As students walk past the Fraser Centre construction site, they may notice a new local establishment that is already open for business at 209 W. Calder Way.
The Makery, a new arts and crafts studio, first opened its doors this past June. It was not until September, however, that the store began to take shape.
The Makery offers a variety of art classes including modern sewing, pottery, jewelry design, glass fusion, photography, mixed media collage and knitting, Makery store owner Amy Frank said.
The Makery also supports local artists by offering hand-made products within the store, Frank said.
“In June, we were mostly installing in the place while also offering event-based workshops, but it wasn’t until after Labor Day that we began operating with regular office hours,” Frank said.
With the Penn State Interfraternity Council/Panhellenic Dance Marathon approaching, many student organizations have been taking art classes at the Makery and selling the crafts they make to fundraise.
Alpha Kappa Psi, a business fraternity, took part in The Makery’s leather tassel keychain-making class this past Sunday night for this purpose, Alpha Kappa Psi Secretary Brynne Travis said. Travis said she learned about The Makery through an entrepreneurial exposition where Frank spoke about her new business and the classes The Makery offered.
“This could be a place for everyone to create something unique, and people of all artistic levels can find something that interests them,” Travis (senior-entrepreneurship) said.
While many THON members can be found taking classes at The Makery, the workspace does not have a target audience.
“We want The Makery to be available for everyone. You don’t have to be an art student to create something great,” Frank said.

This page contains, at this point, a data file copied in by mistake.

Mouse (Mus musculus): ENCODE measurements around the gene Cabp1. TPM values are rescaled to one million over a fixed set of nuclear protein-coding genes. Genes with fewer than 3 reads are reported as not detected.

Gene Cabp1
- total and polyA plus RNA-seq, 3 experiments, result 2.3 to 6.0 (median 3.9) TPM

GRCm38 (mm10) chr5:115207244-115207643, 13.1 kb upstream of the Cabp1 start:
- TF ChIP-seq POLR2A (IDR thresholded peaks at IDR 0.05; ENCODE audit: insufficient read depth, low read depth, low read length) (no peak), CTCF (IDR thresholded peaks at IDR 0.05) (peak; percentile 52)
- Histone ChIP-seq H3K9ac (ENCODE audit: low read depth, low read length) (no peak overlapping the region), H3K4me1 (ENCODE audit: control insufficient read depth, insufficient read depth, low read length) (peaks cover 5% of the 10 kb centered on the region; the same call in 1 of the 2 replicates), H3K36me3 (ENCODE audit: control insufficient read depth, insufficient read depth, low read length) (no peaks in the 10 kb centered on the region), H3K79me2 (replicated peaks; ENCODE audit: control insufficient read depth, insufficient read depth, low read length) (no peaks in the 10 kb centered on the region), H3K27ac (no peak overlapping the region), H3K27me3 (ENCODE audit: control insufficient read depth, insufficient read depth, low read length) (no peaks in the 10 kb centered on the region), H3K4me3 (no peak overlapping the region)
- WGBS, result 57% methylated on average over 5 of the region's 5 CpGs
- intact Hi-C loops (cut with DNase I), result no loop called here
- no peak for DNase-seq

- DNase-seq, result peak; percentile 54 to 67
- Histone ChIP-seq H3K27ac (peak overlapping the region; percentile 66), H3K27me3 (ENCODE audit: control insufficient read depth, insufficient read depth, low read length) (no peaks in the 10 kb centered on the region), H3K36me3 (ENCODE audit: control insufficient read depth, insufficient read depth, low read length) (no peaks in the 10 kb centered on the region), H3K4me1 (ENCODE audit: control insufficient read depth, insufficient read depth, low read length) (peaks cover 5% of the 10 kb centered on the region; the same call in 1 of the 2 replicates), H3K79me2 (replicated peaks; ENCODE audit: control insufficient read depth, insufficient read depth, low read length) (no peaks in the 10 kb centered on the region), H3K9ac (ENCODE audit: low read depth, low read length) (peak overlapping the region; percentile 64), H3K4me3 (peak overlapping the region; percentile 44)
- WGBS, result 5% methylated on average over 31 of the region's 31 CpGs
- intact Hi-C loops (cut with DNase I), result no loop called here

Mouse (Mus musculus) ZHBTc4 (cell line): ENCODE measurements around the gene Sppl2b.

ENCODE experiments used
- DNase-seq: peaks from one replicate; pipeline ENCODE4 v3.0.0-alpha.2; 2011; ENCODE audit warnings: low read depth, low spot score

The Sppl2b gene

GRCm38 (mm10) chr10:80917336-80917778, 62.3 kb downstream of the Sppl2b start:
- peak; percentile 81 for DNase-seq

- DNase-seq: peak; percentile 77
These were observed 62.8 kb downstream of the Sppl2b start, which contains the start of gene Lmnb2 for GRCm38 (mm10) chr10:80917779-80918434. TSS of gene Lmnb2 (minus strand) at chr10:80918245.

While The Makery has recently seen a surge in student customers, the art classes are for people of all ages, Frank said.
In addition to classes, The Makery also hosts arts and craft parties and events. On Feb. 5, it will be hosting its “make and mingle” night, allowing members of the community to bond over crafts.
Starting in February, customers will be able to reserve workspace and use The Makery’s art supplies to work independently. Frank said she believes this new development will give students the opportunity to work on a creative project on their own time.
“Students already have a busy schedule with their classes and by offering them the chance to work independently, students aren’t limited by their schedule,” Frank said.
The cost to reserve workspace will be $5 for students and $10 for non-students. The cost of classes can range anywhere from $15 to $50, however, a student membership is available for $20 per month. Students can also receive one course credit with an annual innovator membership, Frank said.
While some classes require certain techniques and skills, most are beginner-level, multimedia instructor Kim Hunziker said.
“Everyone has art in them, it’s just a matter of finding a way to express it,” Hunziker said.
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